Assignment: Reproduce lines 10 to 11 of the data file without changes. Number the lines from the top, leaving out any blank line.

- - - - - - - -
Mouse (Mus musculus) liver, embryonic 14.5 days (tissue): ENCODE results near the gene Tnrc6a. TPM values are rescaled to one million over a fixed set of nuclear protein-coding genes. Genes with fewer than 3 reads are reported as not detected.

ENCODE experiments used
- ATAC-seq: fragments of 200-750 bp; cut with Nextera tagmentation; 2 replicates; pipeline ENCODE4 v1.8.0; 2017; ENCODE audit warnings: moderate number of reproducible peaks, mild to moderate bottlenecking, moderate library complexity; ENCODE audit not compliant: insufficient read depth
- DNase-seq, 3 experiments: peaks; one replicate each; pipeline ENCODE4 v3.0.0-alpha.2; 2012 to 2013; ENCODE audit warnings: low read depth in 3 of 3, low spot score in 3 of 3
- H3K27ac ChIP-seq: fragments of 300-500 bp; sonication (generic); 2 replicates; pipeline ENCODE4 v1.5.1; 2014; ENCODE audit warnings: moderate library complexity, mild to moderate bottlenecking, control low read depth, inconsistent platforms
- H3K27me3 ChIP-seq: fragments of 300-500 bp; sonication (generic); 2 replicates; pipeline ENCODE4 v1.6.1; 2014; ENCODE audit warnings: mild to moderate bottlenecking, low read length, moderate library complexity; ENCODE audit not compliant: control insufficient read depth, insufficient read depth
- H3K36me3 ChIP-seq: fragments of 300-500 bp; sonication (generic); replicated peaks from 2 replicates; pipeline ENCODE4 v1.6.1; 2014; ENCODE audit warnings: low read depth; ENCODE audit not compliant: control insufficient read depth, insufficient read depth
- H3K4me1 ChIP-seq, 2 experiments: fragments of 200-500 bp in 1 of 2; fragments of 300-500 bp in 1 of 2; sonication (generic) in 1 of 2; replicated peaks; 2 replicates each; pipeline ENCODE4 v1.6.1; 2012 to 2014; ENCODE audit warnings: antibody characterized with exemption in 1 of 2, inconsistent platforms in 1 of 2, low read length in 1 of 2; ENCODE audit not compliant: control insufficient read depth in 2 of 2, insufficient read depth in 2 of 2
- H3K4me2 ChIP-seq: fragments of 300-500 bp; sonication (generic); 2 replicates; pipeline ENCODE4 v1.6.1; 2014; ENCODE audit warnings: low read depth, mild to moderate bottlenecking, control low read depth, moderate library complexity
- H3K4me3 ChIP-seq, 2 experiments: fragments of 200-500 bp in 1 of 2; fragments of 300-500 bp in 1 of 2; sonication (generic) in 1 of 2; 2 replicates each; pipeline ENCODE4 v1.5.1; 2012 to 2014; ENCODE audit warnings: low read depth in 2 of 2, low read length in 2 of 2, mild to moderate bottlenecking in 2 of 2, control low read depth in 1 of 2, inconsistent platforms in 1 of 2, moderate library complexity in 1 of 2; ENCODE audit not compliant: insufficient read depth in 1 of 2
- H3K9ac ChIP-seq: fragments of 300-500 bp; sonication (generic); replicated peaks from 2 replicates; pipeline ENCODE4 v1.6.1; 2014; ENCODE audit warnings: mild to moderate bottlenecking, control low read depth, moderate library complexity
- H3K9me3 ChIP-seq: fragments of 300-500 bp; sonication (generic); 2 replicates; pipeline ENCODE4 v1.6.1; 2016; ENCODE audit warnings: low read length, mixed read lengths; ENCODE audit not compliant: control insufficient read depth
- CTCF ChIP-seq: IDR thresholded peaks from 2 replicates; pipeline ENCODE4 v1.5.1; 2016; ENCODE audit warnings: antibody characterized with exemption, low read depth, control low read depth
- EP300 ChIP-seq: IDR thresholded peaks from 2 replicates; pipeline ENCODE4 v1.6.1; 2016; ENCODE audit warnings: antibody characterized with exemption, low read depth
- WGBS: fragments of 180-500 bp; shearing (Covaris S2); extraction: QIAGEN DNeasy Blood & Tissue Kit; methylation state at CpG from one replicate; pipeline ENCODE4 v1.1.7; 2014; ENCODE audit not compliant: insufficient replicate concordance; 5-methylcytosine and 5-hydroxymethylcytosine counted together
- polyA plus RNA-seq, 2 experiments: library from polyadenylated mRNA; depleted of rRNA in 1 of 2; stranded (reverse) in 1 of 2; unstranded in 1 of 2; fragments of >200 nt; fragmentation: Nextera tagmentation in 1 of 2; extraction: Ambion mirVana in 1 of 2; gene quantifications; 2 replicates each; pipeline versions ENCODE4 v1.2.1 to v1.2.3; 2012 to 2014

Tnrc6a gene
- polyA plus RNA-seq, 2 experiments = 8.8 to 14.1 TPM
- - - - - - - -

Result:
- H3K4me3 ChIP-seq, 2 experiments: fragments of 200-500 bp in 1 of 2; fragments of 300-500 bp in 1 of 2; sonication (generic) in 1 of 2; 2 replicates each; pipeline ENCODE4 v1.5.1; 2012 to 2014; ENCODE audit warnings: low read depth in 2 of 2, low read length in 2 of 2, mild to moderate bottlenecking in 2 of 2, control low read depth in 1 of 2, inconsistent platforms in 1 of 2, moderate library complexity in 1 of 2; ENCODE audit not compliant: insufficient read depth in 1 of 2
- H3K9ac ChIP-seq: fragments of 300-500 bp; sonication (generic); replicated peaks from 2 replicates; pipeline ENCODE4 v1.6.1; 2014; ENCODE audit warnings: mild to moderate bottlenecking, control low read depth, moderate library complexity